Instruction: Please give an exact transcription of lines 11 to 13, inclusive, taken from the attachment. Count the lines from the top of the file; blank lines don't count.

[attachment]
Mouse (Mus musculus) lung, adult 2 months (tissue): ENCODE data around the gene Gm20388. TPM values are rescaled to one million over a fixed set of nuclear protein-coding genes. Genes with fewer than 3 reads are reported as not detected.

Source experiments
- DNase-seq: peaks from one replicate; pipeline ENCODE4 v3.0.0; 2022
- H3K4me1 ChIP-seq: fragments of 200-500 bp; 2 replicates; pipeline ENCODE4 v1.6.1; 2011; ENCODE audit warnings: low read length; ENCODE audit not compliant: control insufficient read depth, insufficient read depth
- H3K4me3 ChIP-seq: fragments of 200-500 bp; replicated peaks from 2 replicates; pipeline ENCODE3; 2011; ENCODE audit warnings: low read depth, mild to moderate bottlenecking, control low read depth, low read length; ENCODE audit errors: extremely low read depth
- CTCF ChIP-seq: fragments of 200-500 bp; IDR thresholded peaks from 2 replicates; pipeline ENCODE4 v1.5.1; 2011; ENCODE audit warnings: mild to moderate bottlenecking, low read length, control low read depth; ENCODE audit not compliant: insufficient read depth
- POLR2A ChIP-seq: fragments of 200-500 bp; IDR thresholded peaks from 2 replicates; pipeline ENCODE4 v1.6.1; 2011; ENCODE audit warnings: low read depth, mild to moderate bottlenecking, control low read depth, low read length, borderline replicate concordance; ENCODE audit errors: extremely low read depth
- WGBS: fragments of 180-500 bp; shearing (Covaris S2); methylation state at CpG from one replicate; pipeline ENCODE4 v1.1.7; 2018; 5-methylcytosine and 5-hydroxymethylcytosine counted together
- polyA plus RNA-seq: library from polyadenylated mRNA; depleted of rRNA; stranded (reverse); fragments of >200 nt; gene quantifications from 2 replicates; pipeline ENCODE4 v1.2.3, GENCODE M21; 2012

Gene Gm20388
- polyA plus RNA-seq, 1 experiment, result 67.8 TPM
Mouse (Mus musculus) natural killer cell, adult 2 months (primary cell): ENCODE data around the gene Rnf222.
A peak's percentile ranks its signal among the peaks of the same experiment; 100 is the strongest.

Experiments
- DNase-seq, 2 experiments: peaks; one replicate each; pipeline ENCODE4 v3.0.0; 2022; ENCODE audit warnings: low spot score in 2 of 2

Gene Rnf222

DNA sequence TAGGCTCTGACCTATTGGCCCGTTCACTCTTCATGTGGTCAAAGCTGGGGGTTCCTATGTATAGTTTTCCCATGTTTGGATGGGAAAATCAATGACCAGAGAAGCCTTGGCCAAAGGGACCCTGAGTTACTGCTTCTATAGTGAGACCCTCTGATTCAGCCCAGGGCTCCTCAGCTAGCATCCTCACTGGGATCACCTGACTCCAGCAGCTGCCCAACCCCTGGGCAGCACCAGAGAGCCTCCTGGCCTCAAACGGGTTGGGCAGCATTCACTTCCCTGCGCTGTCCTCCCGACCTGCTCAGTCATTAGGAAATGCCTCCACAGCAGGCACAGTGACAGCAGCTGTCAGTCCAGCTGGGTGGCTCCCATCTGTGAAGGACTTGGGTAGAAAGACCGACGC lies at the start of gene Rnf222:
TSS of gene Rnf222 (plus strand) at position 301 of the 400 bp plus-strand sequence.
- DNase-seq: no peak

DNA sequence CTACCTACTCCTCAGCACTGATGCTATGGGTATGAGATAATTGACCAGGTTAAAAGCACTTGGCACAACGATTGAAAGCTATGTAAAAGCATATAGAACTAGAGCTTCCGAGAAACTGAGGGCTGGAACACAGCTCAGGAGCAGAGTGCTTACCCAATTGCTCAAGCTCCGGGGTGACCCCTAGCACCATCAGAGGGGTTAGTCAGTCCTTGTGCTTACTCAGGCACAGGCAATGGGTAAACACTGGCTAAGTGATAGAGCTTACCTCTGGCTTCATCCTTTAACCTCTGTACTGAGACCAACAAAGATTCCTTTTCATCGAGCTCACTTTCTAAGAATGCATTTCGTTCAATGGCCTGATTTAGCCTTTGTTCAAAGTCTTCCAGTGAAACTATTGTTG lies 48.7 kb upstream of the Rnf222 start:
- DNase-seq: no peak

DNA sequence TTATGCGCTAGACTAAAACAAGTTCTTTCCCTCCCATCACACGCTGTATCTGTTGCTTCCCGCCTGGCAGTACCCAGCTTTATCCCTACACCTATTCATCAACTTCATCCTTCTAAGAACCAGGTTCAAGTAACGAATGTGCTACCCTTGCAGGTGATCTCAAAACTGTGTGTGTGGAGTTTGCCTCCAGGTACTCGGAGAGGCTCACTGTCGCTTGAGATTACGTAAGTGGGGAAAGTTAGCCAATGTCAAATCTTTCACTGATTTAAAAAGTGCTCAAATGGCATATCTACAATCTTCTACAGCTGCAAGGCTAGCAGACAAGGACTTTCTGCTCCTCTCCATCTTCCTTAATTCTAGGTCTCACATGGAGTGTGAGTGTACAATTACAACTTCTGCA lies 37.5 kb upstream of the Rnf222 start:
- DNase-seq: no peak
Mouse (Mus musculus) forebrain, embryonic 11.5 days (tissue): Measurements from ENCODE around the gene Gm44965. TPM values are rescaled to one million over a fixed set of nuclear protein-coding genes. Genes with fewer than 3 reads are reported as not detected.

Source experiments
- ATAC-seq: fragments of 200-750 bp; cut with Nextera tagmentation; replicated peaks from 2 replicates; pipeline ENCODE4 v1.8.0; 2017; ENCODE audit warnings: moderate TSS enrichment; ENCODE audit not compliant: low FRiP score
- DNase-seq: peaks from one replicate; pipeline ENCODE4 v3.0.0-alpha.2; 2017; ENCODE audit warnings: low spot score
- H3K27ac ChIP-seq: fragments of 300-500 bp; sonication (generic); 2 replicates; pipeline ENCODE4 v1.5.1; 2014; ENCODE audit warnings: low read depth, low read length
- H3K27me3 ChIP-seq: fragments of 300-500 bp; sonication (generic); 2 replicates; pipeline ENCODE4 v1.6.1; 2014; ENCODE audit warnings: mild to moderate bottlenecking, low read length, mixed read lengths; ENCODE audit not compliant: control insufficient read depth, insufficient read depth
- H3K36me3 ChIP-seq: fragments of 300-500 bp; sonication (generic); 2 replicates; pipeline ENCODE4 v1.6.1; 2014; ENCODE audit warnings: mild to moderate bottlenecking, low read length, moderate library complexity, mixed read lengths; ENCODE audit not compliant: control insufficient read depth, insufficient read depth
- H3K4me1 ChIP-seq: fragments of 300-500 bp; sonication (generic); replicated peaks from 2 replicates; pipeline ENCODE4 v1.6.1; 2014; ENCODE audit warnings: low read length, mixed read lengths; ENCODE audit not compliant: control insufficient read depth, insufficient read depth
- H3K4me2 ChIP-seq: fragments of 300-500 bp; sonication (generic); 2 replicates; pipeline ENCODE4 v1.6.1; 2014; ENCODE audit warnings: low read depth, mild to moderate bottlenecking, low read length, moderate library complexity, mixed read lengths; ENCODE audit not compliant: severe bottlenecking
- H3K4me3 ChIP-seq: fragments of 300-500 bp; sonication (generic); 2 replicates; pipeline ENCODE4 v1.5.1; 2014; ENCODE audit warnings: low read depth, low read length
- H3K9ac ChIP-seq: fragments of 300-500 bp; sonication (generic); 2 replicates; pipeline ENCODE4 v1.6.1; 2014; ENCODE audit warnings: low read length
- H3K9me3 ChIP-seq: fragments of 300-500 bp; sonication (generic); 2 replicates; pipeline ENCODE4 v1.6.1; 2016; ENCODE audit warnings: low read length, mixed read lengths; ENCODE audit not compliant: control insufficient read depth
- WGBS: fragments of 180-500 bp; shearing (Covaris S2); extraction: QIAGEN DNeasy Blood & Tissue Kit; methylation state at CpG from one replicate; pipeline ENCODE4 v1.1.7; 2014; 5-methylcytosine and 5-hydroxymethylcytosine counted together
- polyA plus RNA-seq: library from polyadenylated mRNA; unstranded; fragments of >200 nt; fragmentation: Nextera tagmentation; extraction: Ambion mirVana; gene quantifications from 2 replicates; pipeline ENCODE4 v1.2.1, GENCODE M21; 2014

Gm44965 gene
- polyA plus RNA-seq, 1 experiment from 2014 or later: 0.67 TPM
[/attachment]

- polyA plus RNA-seq, 1 experiment, result 67.8 TPM
Mouse (Mus musculus) natural killer cell, adult 2 months (primary cell): ENCODE data around the gene Rnf222.
A peak's percentile ranks its signal among the peaks of the same experiment; 100 is the strongest.